Blogging Along the Brandywine


Seventy years ago, in November 1939, there were indeed two
Thanksgivings–one week apart. And the diary of a Chadds Ford woman bears
witness to this fact.

I had never heard about this odd blip in American history
until I was reading the diaries of Hanna Carmack Sanderson.

Born in 1856, Hanna lived with her son Chris as tenants of
Lottie Brittingham Eachus in the back wing of what is now Chadds Ford’s
Sanderson Museum.  

In Hanna’s 1939 diary, Thursday, Nov. 30, is preprinted with
“Thanksgiving Day”, but at the top of the page, Hanna’s handwriting noted,  “moved up to 23.”

What did this mean?

While a day of thanksgiving had been celebrated prior to the
Civil War, it was President Lincoln who, in 1863, proclaimed the last Thursday
of November to be a National Day of Thanksgiving. The holiday was thereafter
based on Presidential Proclamation and was traditionally celebrated on the last
Thursday of November.

However, in the fall of 1939, the outlook in our country was
somber. Hitler had just marched into Poland on September 30 and our own country
was still in the grips of the Great Depression.

And since 1933 merchants had been urging President Franklin
Delano Roosevelt to give the stagnant economy a boost (sound familiar?) by
moving Thanksgiving up one week to extend the holiday shopping season.

The last Thursday of November 1939 fell on November 30,
leaving a short three weeks of shopping until Christmas.  And so on Oct. 18, 1939, Roosevelt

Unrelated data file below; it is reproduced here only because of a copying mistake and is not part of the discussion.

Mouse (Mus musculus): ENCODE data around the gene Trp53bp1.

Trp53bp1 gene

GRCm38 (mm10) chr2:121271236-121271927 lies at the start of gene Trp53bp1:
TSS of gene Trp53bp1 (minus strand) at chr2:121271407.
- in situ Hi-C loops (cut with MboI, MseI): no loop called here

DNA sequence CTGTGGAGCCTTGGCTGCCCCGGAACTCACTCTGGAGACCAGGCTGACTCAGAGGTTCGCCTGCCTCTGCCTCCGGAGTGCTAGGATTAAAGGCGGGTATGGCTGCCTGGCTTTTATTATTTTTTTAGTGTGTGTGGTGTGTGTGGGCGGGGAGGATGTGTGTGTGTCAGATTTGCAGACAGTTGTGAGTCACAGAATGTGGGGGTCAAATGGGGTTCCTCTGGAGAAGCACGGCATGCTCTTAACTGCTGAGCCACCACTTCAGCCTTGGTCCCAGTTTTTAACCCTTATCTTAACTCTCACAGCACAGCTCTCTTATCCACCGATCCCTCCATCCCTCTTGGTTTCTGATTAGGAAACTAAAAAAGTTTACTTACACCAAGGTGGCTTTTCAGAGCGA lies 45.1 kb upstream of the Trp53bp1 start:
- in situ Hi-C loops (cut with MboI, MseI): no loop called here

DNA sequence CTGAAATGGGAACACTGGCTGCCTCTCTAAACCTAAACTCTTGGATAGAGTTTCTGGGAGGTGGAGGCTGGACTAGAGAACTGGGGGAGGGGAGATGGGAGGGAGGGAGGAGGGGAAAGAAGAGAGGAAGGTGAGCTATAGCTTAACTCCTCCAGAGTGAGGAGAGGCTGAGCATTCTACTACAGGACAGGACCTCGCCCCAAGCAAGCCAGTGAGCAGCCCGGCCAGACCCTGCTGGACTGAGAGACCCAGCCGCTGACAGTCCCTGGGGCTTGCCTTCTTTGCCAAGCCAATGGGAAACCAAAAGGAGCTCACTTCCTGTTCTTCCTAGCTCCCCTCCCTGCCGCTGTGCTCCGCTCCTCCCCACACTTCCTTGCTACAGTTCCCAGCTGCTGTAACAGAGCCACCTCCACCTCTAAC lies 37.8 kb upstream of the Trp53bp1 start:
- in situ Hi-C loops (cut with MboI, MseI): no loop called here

proclaimed Thanksgiving would be on November 23 that year instead of November
30.

With barely a month’s notice, our country was thrown into
absolute chaos!

Calendars had already been printed with “Thanksgiving Day”
on November 30; traditional Thanksgiving high school and college football games
were only weeks away; school vacations and public events were already in place.

So while 23 states defied President Roosevelt’s
Proclamation, 23, including Pennsylvania, complied, with two celebrating
Thanksgiving on both dates. (Yes, all you mathematical geniuses  - I hear you cry. We had only 48 states
in 1939!)

It became even more confusing when families from neighboring
states such as NewYork and Connecticut tried to get together for the holidays.

Under Thursday, November 23 Hanna writes:

“A bright day, first sunshine this week. Thankful indeed for
that and other blessings in the whole year. Christie at [Peter] Hurd’s. Then he
and Andy [Wyeth] went up to Plunkett Stewart’s to get pictures of the hunt for
Andy. We had a fine dinner at 2:30pm.”

In reading Hanna’s diaries, there is no mention of Chris
going to the traditional Thanksgiving day “West Chester – Berwyn” football
game, a match he never missed and one that would last for decades as the
Thanksgiving Day rivalry between the Henderson and Conestoga High Schools. Had
this too been a casualty of the calendar change?

And what about the Thanksgiving?

In 1940, a few more states came in line with Roosevelt’s
proclamation, and on Dec. 26, 1941, Congress passed a law making the fourth
Thursday of November the now legal Thanksgiving holiday.

Hanna Sanderson’s diaries are incredible gems of Chadds Ford
people, life and events in the 1930s and 1940s.

And while there can be a tendency to think Chadds Ford
history stopped on Sept 11, 1777, history lives in the journalism of Hanna
Sanderson.

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